Barker testified that he sent the supplemental job order request via email on July 27, 2016, to Gary Madey, the Commission's construction manager. Barker explained that the spreadsheet had to be uploaded using the Commission's collaborative software, known as "Kahua," and Madey was the person who handled this software. Notes of Testimony, 3/12/2018, at 53 (N.T.__); R.R. 388a. Barker copied Kleimenhagen on the email to Madey. On August 26, 2016, Kleimenhagen responded that he hoped to complete the review by September and requested additional information from Barker. Barker did not respond to Kleimenhagen's email.

         On September 21, 2016, Kleimenhagen sent Barker an email with an attached spreadsheet. The email explained that the Commission's entire construction management team had reviewed Barker's spreadsheet and compared it to the project design drawings, specifications, special provisions and on-site construction inspections. The email concluded that Contractor was owed $35, 233.05, and not $150, 925.19. Contractor was advised to submit a supplemental job order for the work items for which the Commission was willing to pay.

         On October 6, 2016, Barker sent Kleimenhagen an email requesting further review because Contractor did not accept the amount of $35, 233.05. Barker did not specifically request, but expected, a meeting. On October 17, 2016, Kleimenhagen responded with an email that reiterated the line-by-line account of what the Commission agreed to pay pursuant to the September 21, 2016, email.

         Barker testified that he believed the Commission's October 17, 2016, email was the final determination. He did not believe the September 21, 2016, email was a final determination because the job order contract required a "collaborative process" whereby the parties would "review and discuss" all supplemental job orders. With the October 17, 2016, email, Barker realized the Commission would not meet and discuss the supplemental job order at issue.

         On cross-examination, Barker was asked about Contractor's delay damages, which were not included in its July 27, 2016, supplemental job order. Barker explained that he was still working on the delay claims at that time. Barker acknowledged that the job order contract required prompt notification of any claim for delay damages.

         Barker was also questioned about a January 5, 2017, letter from the Commission's counsel to Contractor's counsel. In that letter the Commission expressed its disagreement with Contractor's assumption that the deadline for filing an administrative claim with the Commission was six months after Kleimenhagen's October 17, 2016, email, i.e., April 17, 2017. The letter stated that Kleimenhagen's earlier email of September 21, 2016, was the final determination, and Contractor had six months from that date to file a claim, i.e., March 21, 2017.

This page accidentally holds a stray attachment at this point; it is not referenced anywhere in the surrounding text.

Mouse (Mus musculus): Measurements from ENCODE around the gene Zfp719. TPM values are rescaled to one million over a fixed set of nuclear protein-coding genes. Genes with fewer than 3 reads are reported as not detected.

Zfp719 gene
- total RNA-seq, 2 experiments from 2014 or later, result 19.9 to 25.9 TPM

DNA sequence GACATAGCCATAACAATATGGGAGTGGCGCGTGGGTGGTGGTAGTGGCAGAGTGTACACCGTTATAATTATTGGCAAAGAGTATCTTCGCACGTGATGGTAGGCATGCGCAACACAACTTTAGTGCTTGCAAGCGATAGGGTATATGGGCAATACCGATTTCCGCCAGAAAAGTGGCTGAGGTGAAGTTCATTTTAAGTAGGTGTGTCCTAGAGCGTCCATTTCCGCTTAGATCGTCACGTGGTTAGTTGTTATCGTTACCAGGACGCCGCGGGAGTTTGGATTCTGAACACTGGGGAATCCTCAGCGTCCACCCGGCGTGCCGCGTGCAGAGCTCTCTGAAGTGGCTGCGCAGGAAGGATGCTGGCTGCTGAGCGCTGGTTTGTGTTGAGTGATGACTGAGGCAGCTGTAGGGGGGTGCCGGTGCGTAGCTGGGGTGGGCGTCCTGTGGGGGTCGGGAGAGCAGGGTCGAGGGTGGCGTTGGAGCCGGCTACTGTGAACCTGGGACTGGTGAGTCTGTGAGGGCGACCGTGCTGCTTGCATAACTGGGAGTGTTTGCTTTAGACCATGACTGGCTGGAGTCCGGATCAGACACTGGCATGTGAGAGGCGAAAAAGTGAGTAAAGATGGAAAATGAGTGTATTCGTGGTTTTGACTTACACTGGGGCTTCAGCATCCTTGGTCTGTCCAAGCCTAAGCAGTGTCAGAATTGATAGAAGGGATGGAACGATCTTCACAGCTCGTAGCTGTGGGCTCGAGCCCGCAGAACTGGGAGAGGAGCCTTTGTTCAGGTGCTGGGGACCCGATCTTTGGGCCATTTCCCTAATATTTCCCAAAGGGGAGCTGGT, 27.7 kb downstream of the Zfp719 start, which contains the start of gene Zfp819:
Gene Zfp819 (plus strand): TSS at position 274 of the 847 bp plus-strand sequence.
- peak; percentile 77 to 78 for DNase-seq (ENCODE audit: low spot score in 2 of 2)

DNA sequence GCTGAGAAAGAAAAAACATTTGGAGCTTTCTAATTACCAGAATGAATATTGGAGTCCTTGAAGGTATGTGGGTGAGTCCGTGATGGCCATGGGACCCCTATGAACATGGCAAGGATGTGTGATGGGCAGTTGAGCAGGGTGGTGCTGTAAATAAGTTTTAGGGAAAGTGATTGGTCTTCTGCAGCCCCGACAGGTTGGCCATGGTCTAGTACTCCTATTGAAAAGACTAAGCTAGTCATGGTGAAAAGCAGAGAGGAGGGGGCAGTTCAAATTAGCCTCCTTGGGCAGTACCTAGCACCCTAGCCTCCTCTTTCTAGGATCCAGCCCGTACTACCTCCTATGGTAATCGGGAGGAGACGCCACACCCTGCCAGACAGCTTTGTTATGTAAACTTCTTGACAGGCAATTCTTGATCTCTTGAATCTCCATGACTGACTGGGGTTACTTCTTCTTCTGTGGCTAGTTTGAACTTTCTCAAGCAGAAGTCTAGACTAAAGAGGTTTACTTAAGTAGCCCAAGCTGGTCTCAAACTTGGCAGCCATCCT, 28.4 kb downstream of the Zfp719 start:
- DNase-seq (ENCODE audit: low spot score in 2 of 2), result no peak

Janice Fleming-White, a member of Contractor's legal department, testified. She reviewed the September 21, 2016, email and concluded that it did not constitute a final decision. Upon review of the October 17, 2016, email she prepared a letter of intent to file a claim, which was sent to Kleimenhagen the next day.

         The Commission presented the testimony of Kleimenhagen, who stated that he was the project manager for the Somerset Project, the contract representative and the contracting officer. Michael Baker International served as the construction manager, and it assigned Madey to inspect the Somerset Project.

         Kleimenhagen confirmed that he instructed Barker to keep a record of the work that was deleted or added to the project and to submit all work changes in a supplemental job order at the conclusion of the contract. Kleimenhagen's directive did not relate to the notice of delay damages; the contract requires that a claim for delay damages be asserted within ten calendar days of the act that caused the delay. The contract also required Contractor to file a notice of intent to submit a delay damages claim to the contracting officer in writing within ten days of the act or omission.

         Kleimenhagen testified that Contractor submitted the supplemental job order request on July 27, 2016. On August 24, 2016, Kleimenhagen emailed Barker requesting additional documentation to finish the review, but Barker did not respond. Kleimenhagen then sent the September 21, 2016, email partially denying the claim. Attached to the email was a spreadsheet with a line-by-line analysis of costs the Commission accepted or rejected, followed by a notation "pay" or "no pay." N.T. 142; R.R. 477a.

         Kleimenhagen noted that Barker's email of October 6, 2016, did not point out any errors in the Commission's review. It simply expressed disagreement and requested a further review. On October 17, 2016, Kleimenhagen responded to Barker, stating that the review had been completed, as reported in the Commission's September 21, 2016, email. Contractor then issued a notice of claim on October 18, 2016.